The Psychopath Test, by Jon Ronson

A Review

What is a psychopath? Should I be scared of them? How can I know if somebody is one? Am I one?

These and many others are the questions that Jon Ronson try to answer in this book: The Psychopath Test!

This book is far from the usual philosophical book present here, but I think it is interesting to see another aspect of human mind. It’s interesting to see how genetic and upbringing can produce certain individual completely different from the great majority of human beings.

Ronson started his interest in psychopathy almost by random, by a strange book contained inside an unanimous parcel.

He is not the only one who encountered this mysterious book and, around the world, psychiatric and journalist have already received it.

This episode kicks off a spiral of research, interviews and paranoias that last for almost two years, and that is summarised in this book.

Mental problems are a topic that we, as a collective, don’t speak about often.
Mental disease, traumas and disorders are scary, abstract and mysterious. You might have one and not knowing it or be aware but still powerless.

However, be a psychopath is entirely something else. Who is born one is usually aware that there’s something different in them. And they act in the way to emulate the rest of humans and hide in society.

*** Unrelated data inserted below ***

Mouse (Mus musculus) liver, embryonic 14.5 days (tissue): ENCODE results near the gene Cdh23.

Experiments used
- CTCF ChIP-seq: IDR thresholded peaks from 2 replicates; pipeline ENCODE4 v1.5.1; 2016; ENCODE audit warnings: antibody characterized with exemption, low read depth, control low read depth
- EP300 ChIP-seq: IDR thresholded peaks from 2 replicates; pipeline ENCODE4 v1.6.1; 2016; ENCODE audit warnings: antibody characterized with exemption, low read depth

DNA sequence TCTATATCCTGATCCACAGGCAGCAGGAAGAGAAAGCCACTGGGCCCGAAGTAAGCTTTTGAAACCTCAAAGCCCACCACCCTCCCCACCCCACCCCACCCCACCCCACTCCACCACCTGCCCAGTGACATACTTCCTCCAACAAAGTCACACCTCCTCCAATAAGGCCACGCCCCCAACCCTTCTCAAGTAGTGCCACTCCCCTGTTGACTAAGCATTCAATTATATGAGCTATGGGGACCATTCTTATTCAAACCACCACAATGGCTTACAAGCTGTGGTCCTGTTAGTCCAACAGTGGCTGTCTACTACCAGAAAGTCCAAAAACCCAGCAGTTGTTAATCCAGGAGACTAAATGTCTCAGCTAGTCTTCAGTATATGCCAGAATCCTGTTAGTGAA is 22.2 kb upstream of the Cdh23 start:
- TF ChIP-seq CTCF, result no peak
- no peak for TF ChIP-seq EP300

Knowing this, Ronson tries to see if there’s a system that can be used to detect a psychopath.

Why the need to spot them? Because apparently, 1% of the population is a psychopath, you definitely met one! Why should you cate? This is definition from Wikipedia:

Socially, psychopathy expresses extensive callous and manipulative self-serving behaviours with no regard for others, and often is associated with repeated delinquency, crime and violence. Mentally, impairments in processes related to affect (emotion) and cognition, particularly socially related mental processes, have been found in those with the disorder. Developmentally, symptoms of psychopathy have been identified in young children with conduct disorder and is suggestive of at least a partial constitutional factor that influences its development.

How knows how many important figures in history were one. And what was their influence in society.

The method that Ronson uses is the Hare Psychopathy Checklist (PCL-Revised), developed by Doctor Hare. The method is a sort of test in which the test can score between 0 and 40, with a threshold of 30 to be proven as a psychopath.

This book, however, is not an essay on psychopathy and it does not explain the condition in all its aspects. As already mention it’s just a recollection of the two years that Ronson spent on this topic.

The tone of the book is light and full of funny situations.

Even if sometimes, I was lost in the narration I couldn’t stop reading!

I think this book is perfect for who do not this topic much.

Plus, I would also suggest to listen the episode of the podcast “Stuff you should know” on this topic.

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